In 1999, for the first time, the course crossed the Alto de L'Angliru in Asturias, which climbs 1,573 meters over 12.9 km with grades as steep as 23.6 percent, making it one of the steepest climbs in Europe. Credit for the discovery of this climb and its addition to the Vuelta goes to Miguel Prieto; the overall leader at present wears a red jersey, although it has been the "Maillot amarillo" and the "Jersey de Oro" — the Spanish counterpart to the yellow jersey of the Tour de France. Other jerseys honor leader of the points competition. Other cycling jerseys are awarded, such as for points leaders in the "Metas Volantes" and for the combination category; the record for most wins is held by Roberto Heras of Spain, winner in 2000, 2003, 2004 and 2005. Spaniards have dominated. France, Switzerland, Germany, the Netherlands, Ireland, Kazakhstan, the United States and Great Britain have had first-place finishers; the first races were run at the national level and were promoted by the bicycle manufacturers from Eibar.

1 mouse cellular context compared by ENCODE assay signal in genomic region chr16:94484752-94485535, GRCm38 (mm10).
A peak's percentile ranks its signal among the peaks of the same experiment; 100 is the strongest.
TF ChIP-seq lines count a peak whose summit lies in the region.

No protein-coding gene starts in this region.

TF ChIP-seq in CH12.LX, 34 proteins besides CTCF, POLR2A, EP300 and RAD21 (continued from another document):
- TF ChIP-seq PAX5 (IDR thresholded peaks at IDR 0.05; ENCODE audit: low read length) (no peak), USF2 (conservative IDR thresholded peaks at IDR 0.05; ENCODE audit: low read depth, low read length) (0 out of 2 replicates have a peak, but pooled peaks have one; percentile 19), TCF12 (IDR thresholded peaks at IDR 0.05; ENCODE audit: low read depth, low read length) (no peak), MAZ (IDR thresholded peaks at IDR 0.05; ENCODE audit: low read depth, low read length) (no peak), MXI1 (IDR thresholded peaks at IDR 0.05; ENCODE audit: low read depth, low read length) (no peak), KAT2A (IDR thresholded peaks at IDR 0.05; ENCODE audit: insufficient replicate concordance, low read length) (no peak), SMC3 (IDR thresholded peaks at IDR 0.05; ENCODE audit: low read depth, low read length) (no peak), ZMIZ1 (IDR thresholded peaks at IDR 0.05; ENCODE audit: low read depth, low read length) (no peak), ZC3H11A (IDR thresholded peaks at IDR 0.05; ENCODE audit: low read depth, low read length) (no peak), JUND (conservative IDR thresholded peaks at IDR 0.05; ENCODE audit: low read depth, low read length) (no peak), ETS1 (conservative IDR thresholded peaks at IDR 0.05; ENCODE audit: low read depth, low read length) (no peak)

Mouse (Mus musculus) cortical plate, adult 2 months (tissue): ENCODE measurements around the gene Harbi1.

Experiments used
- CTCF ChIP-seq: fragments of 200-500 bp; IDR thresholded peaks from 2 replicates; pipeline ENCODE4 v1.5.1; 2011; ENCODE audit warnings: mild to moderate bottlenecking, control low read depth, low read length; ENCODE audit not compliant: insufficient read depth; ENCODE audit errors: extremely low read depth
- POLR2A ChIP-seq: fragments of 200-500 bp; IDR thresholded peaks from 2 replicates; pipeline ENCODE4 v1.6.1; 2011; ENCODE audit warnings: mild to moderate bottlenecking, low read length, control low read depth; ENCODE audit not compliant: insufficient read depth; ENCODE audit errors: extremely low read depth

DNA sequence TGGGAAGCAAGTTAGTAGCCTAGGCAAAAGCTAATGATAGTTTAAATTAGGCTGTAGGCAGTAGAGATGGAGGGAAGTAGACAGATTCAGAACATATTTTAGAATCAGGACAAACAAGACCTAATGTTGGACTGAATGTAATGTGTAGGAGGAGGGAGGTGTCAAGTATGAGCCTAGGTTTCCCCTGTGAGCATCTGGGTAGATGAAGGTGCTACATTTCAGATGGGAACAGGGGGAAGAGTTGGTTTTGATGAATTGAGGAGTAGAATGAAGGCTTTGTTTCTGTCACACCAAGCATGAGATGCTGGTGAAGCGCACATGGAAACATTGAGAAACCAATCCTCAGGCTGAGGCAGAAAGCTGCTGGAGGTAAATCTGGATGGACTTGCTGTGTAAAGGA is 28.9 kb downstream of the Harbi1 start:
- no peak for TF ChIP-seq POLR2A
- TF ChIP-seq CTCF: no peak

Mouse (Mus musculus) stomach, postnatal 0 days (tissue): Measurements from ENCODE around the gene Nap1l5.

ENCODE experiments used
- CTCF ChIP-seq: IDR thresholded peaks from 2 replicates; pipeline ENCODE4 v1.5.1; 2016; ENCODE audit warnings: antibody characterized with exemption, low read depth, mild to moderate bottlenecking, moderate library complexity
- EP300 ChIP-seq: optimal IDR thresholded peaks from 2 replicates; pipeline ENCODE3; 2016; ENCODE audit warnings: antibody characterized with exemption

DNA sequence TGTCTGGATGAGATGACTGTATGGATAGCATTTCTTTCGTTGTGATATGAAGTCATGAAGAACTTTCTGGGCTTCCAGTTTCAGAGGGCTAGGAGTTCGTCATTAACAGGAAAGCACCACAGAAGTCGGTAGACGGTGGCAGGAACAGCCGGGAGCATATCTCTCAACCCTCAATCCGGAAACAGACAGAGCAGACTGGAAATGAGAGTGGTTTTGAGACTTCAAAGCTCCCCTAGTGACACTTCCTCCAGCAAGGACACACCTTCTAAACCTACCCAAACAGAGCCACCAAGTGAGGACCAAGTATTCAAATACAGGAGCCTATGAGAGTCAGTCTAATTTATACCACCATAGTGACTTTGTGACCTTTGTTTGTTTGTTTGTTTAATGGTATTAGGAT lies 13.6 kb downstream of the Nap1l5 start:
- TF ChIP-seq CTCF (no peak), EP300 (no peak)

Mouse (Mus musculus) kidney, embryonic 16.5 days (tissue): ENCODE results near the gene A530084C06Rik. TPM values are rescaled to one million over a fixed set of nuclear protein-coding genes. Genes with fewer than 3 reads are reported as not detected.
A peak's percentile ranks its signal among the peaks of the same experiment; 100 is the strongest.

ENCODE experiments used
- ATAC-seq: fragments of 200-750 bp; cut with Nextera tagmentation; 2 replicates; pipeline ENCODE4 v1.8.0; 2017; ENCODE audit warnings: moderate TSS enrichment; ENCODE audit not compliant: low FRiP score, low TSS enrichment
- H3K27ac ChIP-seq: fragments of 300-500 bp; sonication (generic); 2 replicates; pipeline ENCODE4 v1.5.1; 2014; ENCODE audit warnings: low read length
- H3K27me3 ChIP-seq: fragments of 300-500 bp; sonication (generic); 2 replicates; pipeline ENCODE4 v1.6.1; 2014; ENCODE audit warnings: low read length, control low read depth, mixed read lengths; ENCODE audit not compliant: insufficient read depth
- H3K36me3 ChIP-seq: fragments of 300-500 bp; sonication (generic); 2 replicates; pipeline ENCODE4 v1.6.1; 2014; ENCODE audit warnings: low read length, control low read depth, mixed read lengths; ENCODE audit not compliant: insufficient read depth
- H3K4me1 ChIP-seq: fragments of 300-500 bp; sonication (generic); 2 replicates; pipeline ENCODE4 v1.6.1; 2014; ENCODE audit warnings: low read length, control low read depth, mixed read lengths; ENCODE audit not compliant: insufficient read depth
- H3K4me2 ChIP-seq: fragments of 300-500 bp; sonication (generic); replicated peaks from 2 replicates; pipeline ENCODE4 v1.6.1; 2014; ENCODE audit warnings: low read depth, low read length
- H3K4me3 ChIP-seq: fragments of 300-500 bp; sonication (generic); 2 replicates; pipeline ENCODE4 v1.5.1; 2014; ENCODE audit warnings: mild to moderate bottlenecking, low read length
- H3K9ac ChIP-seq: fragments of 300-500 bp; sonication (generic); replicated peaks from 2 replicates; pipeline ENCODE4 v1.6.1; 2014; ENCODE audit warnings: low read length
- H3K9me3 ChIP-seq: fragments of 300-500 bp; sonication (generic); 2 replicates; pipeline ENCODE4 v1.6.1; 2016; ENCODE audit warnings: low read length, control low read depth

The tour was Eibar – Madrid – Eibar, called the Grand Prix of the Republic. In the early 1935, former cyclist Clemente Lopez Doriga, in collaboration with Juan Pujol, director of the daily newspaper Informaciones, organized the Vuelta a España, with a distance 3431 km, in a total of 14 stages; the first stage took the riders from Madrid to Valladolid. That year saw the first great duel in the history of the Vuelta, between Belgium's Gustaaf Deloor, who won, Mariano Cañardo, Spanish runner-up; the second edition of the Vuelta held despite the delicate political situation, was marked by the Deeloor repeat, who this time held the lead from the first day to th